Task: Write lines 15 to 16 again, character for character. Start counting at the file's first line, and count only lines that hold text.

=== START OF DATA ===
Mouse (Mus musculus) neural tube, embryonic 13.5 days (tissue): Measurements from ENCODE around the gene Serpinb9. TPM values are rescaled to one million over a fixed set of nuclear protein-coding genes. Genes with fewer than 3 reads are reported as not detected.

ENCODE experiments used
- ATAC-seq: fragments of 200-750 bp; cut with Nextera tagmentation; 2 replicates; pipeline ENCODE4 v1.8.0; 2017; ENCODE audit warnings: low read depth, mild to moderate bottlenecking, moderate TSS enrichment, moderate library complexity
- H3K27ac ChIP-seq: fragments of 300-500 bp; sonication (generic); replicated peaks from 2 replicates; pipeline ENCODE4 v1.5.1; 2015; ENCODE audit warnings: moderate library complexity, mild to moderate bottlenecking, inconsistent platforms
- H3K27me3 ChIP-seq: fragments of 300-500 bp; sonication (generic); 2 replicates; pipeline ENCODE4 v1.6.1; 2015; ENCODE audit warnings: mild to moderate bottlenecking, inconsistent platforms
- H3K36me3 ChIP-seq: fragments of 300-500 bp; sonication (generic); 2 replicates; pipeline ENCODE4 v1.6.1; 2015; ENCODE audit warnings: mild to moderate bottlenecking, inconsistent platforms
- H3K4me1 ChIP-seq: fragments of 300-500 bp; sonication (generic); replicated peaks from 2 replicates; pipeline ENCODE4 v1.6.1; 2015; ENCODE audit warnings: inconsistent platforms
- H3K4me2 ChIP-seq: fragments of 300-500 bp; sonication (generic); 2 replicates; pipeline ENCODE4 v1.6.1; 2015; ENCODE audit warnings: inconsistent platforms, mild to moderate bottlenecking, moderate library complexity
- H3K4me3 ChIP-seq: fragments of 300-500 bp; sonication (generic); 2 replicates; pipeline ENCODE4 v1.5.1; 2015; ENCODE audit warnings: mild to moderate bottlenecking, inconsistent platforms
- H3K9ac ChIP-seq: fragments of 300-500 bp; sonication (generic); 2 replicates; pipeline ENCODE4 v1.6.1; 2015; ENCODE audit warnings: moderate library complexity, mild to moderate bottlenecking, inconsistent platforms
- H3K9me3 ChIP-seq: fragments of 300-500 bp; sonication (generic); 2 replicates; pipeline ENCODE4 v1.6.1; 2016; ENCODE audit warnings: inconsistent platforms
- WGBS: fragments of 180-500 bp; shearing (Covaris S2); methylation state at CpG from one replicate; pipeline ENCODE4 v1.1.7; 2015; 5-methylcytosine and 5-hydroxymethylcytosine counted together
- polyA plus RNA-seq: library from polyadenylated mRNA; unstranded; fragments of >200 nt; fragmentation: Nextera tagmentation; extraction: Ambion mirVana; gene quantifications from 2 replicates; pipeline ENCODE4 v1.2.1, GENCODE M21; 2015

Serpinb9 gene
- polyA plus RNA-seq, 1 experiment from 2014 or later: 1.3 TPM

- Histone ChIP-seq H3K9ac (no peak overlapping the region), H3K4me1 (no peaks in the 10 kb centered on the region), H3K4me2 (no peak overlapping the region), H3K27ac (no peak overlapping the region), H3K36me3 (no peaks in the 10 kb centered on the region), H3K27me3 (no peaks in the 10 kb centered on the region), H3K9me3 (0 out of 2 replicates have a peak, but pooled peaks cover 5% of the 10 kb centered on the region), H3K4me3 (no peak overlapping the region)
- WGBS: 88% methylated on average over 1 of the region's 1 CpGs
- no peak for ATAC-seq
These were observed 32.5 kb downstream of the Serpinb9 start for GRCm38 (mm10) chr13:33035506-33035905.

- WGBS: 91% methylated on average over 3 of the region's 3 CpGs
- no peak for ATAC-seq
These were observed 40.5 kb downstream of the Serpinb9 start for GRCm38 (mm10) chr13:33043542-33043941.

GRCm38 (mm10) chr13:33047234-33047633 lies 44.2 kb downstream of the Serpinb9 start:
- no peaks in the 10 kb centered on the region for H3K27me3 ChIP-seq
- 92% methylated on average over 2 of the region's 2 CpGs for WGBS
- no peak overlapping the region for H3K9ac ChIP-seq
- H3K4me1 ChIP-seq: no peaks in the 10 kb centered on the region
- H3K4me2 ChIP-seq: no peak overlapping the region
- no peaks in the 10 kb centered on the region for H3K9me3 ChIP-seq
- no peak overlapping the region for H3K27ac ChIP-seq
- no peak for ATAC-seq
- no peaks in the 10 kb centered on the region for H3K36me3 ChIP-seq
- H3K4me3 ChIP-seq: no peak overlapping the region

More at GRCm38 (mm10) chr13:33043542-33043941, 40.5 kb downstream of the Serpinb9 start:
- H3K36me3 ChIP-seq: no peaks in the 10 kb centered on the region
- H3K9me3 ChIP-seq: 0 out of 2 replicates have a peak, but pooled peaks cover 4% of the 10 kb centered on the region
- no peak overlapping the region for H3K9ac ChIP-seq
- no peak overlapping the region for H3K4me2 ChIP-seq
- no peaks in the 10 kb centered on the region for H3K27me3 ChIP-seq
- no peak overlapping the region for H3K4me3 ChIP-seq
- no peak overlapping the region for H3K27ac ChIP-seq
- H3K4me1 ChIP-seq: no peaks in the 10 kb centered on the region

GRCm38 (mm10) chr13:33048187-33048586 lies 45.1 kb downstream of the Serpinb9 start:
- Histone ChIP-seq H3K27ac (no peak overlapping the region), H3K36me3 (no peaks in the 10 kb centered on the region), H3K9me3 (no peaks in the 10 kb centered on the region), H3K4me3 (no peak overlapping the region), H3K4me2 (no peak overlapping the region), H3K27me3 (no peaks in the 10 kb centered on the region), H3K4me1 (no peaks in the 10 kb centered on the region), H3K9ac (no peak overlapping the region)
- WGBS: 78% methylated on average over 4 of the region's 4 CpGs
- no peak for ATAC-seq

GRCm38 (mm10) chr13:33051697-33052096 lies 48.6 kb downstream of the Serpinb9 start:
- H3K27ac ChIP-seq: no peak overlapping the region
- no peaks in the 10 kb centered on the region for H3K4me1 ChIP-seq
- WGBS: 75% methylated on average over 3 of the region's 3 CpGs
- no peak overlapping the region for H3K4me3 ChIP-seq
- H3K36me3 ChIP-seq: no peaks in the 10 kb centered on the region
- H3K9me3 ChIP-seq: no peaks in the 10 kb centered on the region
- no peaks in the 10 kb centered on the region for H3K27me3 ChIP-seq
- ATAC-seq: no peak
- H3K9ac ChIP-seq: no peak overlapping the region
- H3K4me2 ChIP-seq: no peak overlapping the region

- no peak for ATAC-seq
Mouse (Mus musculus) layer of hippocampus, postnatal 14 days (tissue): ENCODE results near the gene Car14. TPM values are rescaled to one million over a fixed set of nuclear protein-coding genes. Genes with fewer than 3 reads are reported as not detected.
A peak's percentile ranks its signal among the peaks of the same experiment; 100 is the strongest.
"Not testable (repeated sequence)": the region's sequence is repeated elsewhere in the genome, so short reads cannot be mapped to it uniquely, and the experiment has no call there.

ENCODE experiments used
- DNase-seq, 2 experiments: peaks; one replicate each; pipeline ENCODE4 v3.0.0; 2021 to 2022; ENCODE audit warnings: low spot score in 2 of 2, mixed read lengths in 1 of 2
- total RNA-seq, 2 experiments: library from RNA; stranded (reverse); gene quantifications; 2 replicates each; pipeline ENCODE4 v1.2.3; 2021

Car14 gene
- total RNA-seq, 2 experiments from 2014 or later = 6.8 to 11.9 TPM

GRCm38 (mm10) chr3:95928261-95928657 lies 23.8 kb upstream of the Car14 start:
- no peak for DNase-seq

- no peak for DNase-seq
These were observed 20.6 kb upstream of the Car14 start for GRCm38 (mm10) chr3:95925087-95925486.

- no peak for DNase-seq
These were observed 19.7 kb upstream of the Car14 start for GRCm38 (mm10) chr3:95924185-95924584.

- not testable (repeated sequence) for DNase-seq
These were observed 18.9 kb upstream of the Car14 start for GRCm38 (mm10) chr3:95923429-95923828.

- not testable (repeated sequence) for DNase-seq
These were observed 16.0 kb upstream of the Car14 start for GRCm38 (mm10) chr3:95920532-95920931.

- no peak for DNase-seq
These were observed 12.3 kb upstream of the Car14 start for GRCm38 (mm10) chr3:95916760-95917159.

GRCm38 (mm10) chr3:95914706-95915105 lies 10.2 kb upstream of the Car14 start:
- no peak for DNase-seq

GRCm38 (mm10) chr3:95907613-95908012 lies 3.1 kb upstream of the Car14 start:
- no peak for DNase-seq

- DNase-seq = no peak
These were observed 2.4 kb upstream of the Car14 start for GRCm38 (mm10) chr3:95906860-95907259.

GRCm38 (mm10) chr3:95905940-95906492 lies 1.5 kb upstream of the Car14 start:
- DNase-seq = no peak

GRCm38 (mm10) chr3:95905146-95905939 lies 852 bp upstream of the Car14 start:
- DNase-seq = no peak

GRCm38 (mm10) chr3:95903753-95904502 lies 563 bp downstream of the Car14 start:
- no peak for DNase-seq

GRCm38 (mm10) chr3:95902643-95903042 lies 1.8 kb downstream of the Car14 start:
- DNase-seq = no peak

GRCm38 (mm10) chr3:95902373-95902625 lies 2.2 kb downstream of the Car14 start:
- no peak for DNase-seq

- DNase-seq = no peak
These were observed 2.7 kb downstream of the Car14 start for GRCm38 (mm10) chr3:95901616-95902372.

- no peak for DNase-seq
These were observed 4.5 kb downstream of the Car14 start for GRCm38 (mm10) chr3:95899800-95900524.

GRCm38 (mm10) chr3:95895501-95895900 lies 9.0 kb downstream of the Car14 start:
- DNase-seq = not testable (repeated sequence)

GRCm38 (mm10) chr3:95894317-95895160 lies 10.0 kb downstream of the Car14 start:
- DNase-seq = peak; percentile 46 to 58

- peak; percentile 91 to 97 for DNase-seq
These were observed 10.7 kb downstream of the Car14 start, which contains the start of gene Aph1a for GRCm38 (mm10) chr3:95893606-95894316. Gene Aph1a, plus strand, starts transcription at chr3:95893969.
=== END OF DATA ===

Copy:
- polyA plus RNA-seq, 1 experiment from 2014 or later: 1.3 TPM

- Histone ChIP-seq H3K9ac (no peak overlapping the region), H3K4me1 (no peaks in the 10 kb centered on the region), H3K4me2 (no peak overlapping the region), H3K27ac (no peak overlapping the region), H3K36me3 (no peaks in the 10 kb centered on the region), H3K27me3 (no peaks in the 10 kb centered on the region), H3K9me3 (0 out of 2 replicates have a peak, but pooled peaks cover 5% of the 10 kb centered on the region), H3K4me3 (no peak overlapping the region)